Writers love em dashes as much as hunters love Swiss army knives. It’s not difficult to understand why. Like the utilitarian knife, em dashes are versatile tools. Once you find out about these handy dashes, you may fall in love with them too.
On computers, they’re easy to type—on a Mac, go for Shift+Option+Minus (-); on Windows use Ctrl+Alt+Minus (-).
What Is an Em Dash?
Em dashes differ from other hyphens and dashes not only in usage, which we will discuss shortly, but also in appearance. In fact, the em dash is named after its length—it’s about the same width as the capital letter M. Its alphabetical cousin, the en dash, is about the same width as the letter N. Figuratively speaking, the hyphen pulled the short end of the stick.
Use Em Dashes to Set Off Parenthetical Information
Em dashes are often used to set off parenthetical information. Using em dashes instead of parentheses puts the focus on the information between the em dashes.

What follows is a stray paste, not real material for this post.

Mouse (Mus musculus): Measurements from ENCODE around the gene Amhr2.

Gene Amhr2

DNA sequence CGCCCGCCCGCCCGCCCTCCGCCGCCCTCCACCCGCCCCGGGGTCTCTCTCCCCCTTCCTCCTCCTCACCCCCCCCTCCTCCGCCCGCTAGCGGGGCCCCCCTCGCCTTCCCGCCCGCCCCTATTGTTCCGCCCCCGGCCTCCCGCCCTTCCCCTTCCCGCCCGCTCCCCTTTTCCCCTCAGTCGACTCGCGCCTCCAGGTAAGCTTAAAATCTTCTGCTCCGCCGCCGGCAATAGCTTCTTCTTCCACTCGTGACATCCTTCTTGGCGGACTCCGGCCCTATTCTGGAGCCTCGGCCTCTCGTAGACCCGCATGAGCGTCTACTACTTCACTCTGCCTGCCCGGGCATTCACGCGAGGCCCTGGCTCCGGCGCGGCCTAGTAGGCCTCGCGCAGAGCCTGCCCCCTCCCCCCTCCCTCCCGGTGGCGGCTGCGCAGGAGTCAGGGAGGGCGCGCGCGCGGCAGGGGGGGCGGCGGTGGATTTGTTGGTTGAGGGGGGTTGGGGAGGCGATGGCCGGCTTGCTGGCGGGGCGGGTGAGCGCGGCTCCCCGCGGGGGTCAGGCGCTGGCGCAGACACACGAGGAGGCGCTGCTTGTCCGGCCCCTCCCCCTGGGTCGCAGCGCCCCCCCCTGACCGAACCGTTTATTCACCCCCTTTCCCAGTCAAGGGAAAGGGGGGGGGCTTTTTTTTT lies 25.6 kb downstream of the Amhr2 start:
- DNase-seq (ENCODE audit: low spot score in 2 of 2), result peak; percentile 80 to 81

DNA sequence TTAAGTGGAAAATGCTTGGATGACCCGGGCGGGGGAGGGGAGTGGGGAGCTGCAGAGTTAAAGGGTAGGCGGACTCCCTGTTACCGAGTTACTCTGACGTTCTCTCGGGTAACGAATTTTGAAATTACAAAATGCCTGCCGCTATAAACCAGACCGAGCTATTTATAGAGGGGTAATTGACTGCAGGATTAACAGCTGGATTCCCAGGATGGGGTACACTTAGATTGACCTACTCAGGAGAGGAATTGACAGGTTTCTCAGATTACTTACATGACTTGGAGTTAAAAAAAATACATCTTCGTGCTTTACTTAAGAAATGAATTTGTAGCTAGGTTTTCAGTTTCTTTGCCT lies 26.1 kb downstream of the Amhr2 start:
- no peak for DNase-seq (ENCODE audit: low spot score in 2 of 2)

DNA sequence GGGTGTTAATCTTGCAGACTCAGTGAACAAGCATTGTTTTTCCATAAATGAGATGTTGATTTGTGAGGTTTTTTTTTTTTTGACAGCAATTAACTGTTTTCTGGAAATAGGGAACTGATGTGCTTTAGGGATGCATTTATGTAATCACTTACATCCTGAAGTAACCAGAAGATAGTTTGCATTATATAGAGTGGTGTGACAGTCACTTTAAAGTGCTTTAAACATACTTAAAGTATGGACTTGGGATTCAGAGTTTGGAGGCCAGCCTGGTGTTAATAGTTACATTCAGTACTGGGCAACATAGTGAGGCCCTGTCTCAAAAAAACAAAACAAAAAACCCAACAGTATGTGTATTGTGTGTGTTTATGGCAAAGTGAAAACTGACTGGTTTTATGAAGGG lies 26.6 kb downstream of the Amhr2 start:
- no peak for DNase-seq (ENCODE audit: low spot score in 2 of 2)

For this usage, make sure you use two em dashes. Use one before the parenthetical information and one after it. Putting spaces before and after an em dash is a matter of preference; just be consistent. Consider the examples below for reference:
Use an Em Dash to Set Off Appositives that Contain Commas
An appositive is a small section of extra information that is inserted into a sentence for clarification. Commas are usually used to offset the appositive, but if the appositive contains one or more commas, adding additional commas would be confusing for the reader. When using an appositive that contains a comma, offset it with dashes, instead.
Use an Em Dash to Bring Focus to a List
When a sentence begins with an independent clause and ends with a list, you can use a colon between the clause and the list. When the list comes first, it’s better to use a dash to connect the list to the clause. This helps to take three potentially random things and focus them toward one idea, which is easier for the reader to process.
Use an Em Dash to Mark Sharp Turns in Thought
Em dashes can also signal an interruption or a sudden change in the direction a writer was heading with a particular sentence. This technique is best suited for creative or informal writing. If you use it in academic writing, you might look unsure of yourself. Consider the examples below:
Em Dash vs. En Dash
En dashes are slightly shorter than em dashes. They also have a different function. The two main uses of en dashes are to indicate number ranges and to act as a kind of super-hyphen for compound modifiers. Learn more about the difference between em dashes and en dashes here.